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Powell Wasn't Told of $25 Billion Iraq Request
Published on Friday, May 7, 2004 by USA Today
Powell Wasn't Told of $25 Billion Iraq Request
by Kathy Kiely and Barbara Slavin
 

WASHINGTON Shortly before Bush administration officials presented Republican congressional leaders with a request for $25 billion in Iraq funding this week, Secretary of State Colin Powell was telling members of the Congressional Black Caucus that no such request would be forthcoming.

"I'm stunned he didn't know," Rep. Stephanie Tubbs Jones, D-Ohio, one of the Black Caucus members who met with Powell, said Thursday.

Powell's associates tried to downplay the mix-up. But it underscores the continuing rift between President Bush's departments of State and Defense and deepens the impression that the nation's top diplomat is being cut out of the decision-making process. "It's unbelievable that our chief diplomat is not being heard," said Rep. Barbara Lee, D-Calif., another Black Caucus member. "It's tragic and it's dangerous."

Powell recently denied a report in a book by journalist Bob Woodward that he's not on speaking terms with Vice President Cheney. This week, he had to tamp down fresh rumors that he's poised to leave the administration.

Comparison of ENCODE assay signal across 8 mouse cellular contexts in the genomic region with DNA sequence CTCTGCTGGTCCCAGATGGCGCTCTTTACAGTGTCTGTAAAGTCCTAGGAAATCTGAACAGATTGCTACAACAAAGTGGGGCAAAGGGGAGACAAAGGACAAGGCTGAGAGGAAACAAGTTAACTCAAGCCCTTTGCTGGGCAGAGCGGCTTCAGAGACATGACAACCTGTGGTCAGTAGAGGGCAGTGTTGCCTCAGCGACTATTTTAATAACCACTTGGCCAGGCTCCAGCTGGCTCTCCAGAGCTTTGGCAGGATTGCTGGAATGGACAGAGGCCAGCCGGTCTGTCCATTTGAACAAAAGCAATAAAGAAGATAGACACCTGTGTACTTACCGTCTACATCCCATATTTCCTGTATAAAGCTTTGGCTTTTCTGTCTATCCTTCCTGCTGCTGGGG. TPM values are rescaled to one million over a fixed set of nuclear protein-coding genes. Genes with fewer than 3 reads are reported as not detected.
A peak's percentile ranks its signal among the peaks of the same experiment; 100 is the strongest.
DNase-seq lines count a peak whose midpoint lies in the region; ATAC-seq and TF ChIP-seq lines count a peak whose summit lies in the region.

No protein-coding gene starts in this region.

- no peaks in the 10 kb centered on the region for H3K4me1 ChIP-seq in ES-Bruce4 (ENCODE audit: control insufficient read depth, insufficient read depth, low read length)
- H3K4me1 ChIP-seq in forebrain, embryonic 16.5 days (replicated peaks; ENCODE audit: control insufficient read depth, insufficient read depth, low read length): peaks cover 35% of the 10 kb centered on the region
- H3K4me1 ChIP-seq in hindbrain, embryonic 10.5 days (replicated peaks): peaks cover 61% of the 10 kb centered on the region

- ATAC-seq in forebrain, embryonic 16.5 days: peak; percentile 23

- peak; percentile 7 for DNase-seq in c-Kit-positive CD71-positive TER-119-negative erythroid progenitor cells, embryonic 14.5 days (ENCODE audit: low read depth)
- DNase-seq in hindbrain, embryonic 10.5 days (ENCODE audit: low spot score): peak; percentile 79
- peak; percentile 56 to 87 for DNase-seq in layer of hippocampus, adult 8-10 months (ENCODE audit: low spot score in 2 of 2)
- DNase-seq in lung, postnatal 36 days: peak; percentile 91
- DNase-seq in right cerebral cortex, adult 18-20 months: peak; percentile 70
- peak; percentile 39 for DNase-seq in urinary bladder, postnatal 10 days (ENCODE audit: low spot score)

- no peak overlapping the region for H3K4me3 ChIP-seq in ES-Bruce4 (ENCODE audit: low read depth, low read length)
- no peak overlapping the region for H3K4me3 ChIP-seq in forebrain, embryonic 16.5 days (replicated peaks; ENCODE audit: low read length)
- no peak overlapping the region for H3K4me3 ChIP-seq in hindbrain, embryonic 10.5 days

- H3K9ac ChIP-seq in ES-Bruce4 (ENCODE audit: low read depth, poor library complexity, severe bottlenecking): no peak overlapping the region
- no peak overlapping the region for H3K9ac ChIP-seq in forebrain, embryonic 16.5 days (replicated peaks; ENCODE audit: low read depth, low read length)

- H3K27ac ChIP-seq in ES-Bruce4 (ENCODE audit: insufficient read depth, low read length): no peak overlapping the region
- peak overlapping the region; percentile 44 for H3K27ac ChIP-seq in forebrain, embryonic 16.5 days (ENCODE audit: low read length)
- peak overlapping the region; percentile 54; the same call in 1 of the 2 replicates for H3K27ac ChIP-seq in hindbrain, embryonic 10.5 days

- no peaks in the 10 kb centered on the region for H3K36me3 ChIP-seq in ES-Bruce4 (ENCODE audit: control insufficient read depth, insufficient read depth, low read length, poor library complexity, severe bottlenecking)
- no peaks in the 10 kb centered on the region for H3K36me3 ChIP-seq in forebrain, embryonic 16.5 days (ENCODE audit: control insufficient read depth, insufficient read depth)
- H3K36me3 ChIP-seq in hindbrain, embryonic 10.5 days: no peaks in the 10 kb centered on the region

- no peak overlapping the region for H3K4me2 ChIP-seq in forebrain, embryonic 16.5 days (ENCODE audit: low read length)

Even so, the secretary and his aides have been using the media to signal Powell's frustration with administration policy on Iraq, which has been dominated by the Pentagon and White House.

Powell told Woodward that he warned the president before the war that the United States would be responsible for rebuilding a broken country.

An article published this month in GQ magazine quotes numerous Powell associates complaining about efforts in the Pentagon and vice president's office to cut Powell and the State Department out of decision making on Iraq and other issues. The article describes Powell as "frustrated, exhausted and bitter." Powell's spokesman earlier this week denied the story's claim that the secretary of State doesn't want to continue in office if Bush is re-elected. But Powell refused to comment on his future plans.

"It raises a significant question as to whether the administration is coordinating with itself well enough to coordinate foreign policy," Rep. Artur Davis, D-Ala., said.

After word of the $25 billion Iraq funding request broke Wednesday, Powell called Congressional Black Caucus Chairman Elijah Cummings, D-Md., to assure him he hadn't deliberately misled the caucus. Powell explained he hadn't been informed of the funding request because it was for the military, Cummings said: "Apparently the decision was held closely between the Pentagon and the budget offices."

Traditionally, the State Department takes the lead role in guiding nation-building efforts after a conflict. The Defense Department's insistence on maintaining substantial control over activities and funding in Iraq has been a source of friction in Congress; some members believe it would be easier to win Iraqis' trust, and other countries' assistance, if civilians had a more prominent role in the reconstruction effort.

© Copyright 2004 USA TODAY, a division of Gannett Co. Inc.

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